Categorical variables were compared by means of χ2 statistics, and continuous variables were compared with analysis of variance. A nonparametric test for trend across ordered groups was applied to evaluate significant changes in rates across age categories. Multivariate logistic regression models were constructed to evaluate the odds of 90-day postoperative complications and the odds of 90-day death on the basis of age category. Reference categories within the models were defined as follows: age, 65-69 years; sex, female; income category, 1; Charlson index, 0; admission source, home; surgical procedure, appendectomy; urgency of admission, elective; surgery year, 1987 to 1991; postoperative complications, none; and hospital volume category, 1. Models were constructed in 4 steps. The first model included age stratified into 5-year intervals. The second model evaluated the variable of interest (age category) and patient demographic characteristics including sex and income. The third model evaluated the effect of model 2 variables with the addition of other clinical characteristics such as comorbidity, type of operation, source of admission, urgency of admission, year of surgery, and postoperative complications. The fourth model included model 3 variables as well as hospital volume. All models were evaluated by means of generalized estimating equations and included hospital identification as the clustering variable. These models were developed by a nonparsimonious approach and included the foregoing variables of interest. Model fit was assessed by means of generalized Pearson residuals.22 Statistical analysis was performed with Stata statistical analysis software, version 9 (StataCorp, College Station, Texas).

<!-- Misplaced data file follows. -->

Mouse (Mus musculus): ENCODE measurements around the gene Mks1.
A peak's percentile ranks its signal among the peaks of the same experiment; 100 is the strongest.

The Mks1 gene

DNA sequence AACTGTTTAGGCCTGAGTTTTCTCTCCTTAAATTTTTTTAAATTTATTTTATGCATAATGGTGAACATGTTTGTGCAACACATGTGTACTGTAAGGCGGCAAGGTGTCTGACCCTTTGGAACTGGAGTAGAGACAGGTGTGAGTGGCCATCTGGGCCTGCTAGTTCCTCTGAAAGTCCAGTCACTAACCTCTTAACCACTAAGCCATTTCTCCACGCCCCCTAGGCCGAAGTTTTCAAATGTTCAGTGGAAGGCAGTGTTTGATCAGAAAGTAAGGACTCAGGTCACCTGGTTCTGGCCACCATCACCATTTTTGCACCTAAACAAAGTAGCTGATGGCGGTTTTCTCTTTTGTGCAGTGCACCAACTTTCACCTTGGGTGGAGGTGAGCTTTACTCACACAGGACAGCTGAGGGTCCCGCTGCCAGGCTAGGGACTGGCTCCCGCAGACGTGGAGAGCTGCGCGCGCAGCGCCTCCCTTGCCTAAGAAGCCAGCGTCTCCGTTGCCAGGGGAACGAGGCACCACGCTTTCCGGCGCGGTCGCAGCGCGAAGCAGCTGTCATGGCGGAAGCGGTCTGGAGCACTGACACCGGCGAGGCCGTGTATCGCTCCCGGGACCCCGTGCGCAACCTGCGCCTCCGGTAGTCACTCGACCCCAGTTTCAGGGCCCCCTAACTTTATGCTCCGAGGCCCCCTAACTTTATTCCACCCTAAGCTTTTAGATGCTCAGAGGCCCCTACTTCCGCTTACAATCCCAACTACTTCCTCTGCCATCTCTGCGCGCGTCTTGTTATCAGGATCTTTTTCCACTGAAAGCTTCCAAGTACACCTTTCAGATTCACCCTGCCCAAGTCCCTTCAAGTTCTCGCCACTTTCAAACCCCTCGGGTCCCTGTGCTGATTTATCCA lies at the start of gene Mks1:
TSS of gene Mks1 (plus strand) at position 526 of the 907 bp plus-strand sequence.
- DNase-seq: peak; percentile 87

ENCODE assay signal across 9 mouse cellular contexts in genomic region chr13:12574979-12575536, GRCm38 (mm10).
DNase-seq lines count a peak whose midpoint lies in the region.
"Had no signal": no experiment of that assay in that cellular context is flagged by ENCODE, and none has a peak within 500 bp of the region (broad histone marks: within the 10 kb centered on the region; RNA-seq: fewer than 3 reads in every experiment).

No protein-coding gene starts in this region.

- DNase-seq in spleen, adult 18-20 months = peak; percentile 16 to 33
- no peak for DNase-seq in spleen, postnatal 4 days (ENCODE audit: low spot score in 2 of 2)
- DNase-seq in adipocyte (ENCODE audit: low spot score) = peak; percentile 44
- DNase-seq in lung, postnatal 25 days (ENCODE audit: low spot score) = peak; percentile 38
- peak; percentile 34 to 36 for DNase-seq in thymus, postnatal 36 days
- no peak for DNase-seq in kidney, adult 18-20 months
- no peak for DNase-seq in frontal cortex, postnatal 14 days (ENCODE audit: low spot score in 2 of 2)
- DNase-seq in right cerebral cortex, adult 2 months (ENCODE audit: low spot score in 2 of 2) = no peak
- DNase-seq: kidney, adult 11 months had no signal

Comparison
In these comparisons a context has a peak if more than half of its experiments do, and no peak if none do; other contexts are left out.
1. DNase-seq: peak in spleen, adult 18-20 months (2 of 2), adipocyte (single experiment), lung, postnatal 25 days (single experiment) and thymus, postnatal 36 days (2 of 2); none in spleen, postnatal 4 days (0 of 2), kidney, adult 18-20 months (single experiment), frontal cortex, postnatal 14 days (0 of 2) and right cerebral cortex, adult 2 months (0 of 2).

A total of 101 318 patients 65 years or older (mean [SD] age, 74.4 [6.9] years) underwent abdominal operations between 1987 and 2004. Demographic, clinical, and hospital characteristics are listed in Table 1. Approximately 88.2% of the procedures were cholecystectomy, colectomy, hysterectomy/oophorectomy, or prostatectomy. Greater than 20% of patients were 80 years or older (23.2%). The most common comorbid conditions included chronic obstructive pulmonary disease (12.2%), diabetes mellitus (8.9%), congestive heart failure (6.5%), and a history of myocardial infarction (3.1%). We identified 41.5% of patients as having a malignant diagnosis. Of patients with malignant neoplasms, 31.9% had metastatic disease.